# How to Create a Correlation Matrix in Q

A correlation matrix is a table of correlation coefficients for a set of variables. They are often used to determine if a relationship exists between the variables. The coefficient indicates both the strength of the relationship as well as the direction (positive vs. negative correlations).

## Creating a Correlation Matrix in Q

In Q, the correlation matrix is one of many built-in analytic functions. This particular function relies on an R library to calculate and create the correlation matrix. R is a powerful statistical analysis software and is integrated with Q.

To create a correlation matrix in Q, from the menus, select **Create > Correlation > Correlation Matrix**. In the **Report** **Tree **you will see an object labeled *correlation.matrix.*

With the *correlation.matrix* object in the **Report Tree** selected, the **Object Inspector** for the correlation matrix will appear to the right. This is where you provide all inputs and options for the correlation matrix.

## Data Preparation

In most cases, the variables supplied to the correlation matrix feature should be variables that belong to one or more **Number** or **Number - Multi** questions. This ensures that the analysis 'sees' the underlying numeric values in the data, rather than categories. Change the question type for the data via the **Question Type** drop down menu in the **Variables and Questions** tab. More on changing the **Question Type** is here. If you need to recode the data before calculating correlations, see How to Recode Numeric Data.

Input Options

There are several built-in input options for the Correlation Matrix as well as various output options.

**Input Type** – select *Variables*, *Questions* or *Table*.

**Variables:**When you select*Variables*as*Input Type*a drop-down menu will appear**;**select the*Variables*you want to use as inputs to the correlation matrix.**Questions:**When you select*Questions*as the*Input Type*a drop-down menu will appear**;**select the*Questions*to use as inputs to the correlation matrix. All variables included in a selected multi-variable Question will be used as inputs. You can select multiple questions.**Table:**When you select*Table*as the*Input Type*a drop down menu will appear**;**select a single Q Table to use as the correlation matrix input.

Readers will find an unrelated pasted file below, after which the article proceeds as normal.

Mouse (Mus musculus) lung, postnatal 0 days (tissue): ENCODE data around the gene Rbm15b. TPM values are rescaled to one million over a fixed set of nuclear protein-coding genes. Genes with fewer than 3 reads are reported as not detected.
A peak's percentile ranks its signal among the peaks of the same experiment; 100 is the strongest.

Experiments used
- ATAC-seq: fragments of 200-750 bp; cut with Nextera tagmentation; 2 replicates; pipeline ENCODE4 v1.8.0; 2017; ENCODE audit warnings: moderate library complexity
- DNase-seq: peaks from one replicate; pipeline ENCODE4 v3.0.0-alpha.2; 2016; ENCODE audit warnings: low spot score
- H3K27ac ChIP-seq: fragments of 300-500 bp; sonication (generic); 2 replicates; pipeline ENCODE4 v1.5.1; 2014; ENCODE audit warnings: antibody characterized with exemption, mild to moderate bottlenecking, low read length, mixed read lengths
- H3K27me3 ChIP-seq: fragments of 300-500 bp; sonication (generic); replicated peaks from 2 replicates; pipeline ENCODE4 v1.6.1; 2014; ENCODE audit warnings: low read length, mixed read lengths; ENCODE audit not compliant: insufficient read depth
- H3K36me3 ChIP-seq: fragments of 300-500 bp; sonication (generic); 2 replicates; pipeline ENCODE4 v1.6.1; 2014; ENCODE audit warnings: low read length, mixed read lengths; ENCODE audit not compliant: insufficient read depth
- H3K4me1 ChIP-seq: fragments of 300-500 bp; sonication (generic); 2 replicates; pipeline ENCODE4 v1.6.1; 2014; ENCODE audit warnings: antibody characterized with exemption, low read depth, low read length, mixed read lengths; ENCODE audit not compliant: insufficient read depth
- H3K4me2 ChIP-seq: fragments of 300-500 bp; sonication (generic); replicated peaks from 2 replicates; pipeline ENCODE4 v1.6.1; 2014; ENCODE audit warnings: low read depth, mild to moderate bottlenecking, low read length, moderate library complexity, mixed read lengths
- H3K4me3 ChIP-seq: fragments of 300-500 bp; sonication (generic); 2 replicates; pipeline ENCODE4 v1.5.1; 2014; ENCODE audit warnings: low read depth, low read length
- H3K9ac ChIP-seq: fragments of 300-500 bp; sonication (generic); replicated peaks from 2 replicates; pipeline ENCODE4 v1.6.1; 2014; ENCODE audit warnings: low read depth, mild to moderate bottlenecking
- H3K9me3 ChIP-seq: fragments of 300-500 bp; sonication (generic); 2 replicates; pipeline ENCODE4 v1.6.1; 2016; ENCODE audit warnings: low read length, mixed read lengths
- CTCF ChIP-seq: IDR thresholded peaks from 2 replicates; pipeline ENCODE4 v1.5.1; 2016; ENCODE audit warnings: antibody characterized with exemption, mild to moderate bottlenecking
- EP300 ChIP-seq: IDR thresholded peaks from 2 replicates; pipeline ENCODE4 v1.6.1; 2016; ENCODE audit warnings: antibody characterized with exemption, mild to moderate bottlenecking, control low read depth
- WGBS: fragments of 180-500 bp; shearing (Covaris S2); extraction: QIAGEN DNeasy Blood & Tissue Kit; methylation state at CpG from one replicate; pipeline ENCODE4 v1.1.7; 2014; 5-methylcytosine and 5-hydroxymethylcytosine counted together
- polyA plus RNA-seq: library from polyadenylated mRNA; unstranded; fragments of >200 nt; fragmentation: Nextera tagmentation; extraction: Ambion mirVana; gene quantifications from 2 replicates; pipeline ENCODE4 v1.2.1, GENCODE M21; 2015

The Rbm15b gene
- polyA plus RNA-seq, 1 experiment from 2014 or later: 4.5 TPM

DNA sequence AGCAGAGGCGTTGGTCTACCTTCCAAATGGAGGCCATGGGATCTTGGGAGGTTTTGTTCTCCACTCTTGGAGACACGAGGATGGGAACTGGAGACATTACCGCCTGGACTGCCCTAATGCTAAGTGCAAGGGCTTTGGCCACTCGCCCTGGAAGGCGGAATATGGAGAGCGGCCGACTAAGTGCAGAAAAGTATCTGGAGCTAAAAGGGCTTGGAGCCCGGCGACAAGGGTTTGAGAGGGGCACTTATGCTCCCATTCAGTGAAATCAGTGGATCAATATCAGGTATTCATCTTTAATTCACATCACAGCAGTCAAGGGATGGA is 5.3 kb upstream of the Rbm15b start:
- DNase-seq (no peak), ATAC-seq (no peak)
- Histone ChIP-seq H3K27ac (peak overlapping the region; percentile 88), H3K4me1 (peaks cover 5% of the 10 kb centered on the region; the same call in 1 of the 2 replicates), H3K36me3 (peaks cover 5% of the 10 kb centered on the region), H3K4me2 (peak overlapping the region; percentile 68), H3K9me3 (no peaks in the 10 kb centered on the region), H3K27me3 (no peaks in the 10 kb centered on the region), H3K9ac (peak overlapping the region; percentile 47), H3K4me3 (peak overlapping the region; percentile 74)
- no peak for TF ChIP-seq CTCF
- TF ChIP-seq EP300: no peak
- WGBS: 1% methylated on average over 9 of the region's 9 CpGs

**Variable names: **when you select *Variables* as the *Input Type *a checkbox will appear**;** if checked, Q will display the variable *Name* instead of the variable *Label* in the correlation matrix output.

**Missing data** dictates how the function deals with missing input values. If set to:

*Error if missing**data*, the function will return an error if there are any missing input values.*Exclude cases**with missing data*the function will run but will exclude any cases where input variables have missing data.*Use partial data*(default option), the function will run with whatever values are present and will ignore any missing input values.

**Spearman correlations** – if checked, the correlation matrix function will calculate Spearman correlation instead of Pearson correlation which is the default. Use Spearman correlation if your input data is ordinal or continuous.

**Show cell values** – If set to *Yes*, Q will display the correlation coefficients in the matrix cells.

**Show row/column labels** –Shows or removes the labels.

## Generating the Correlation Matrix

Once you have selected all the input parameters, click the **Calculate** button at the top of the **Object Inspector** to run the correlation matrix function with the provided inputs. You can also check the **Automatic** checkbox (next to the **Calculate** button) which will cause the correlation matrix to be rerun whenever any of the inputs are changed.

Using a sample Technology MaxDiff survey data file, the following shows the Pearson correlations between various owned devices. Note that by default, Q will display the correlation matrix as a blue-red scale Heatmap.

A quick inspection of the results suggests that the correlations are reasonable as illustrated by the negative correlation between *Other mobile phone* ownership and *Nokia mobile phone* ownership. There is also a relatively high correlation between iPhone ownership with iPad and iPod ownership.

## Additional Properties

In Q, the correlation matrix function uses a library specifically designed to generate the Heatmap output. If, however, you prefer to have a table of correlation coefficients, you can create a separate R output and reference the *correlation.matrix* object coefficient values.

First, create an R output by selecting **Create > R Output**. To generate an R data frame (table) of the correlation coefficients, enter the following code into the **R CODE** section of the Object Inspector and click **Calculate**.

correlation.matrix$cor

From our technology example above, the following output is generated.

## Other correlations

Finally, tables of correlation coefficients can also be created in Q by selecting **Number** or **Number - Multi** questions in both the blue and brown drop-down menu on a table in the **Outputs** tab. This option has the advantage of being able to display correlations between two different questions.

**We hope you found this article helpful. Discover more about "Using Q"!**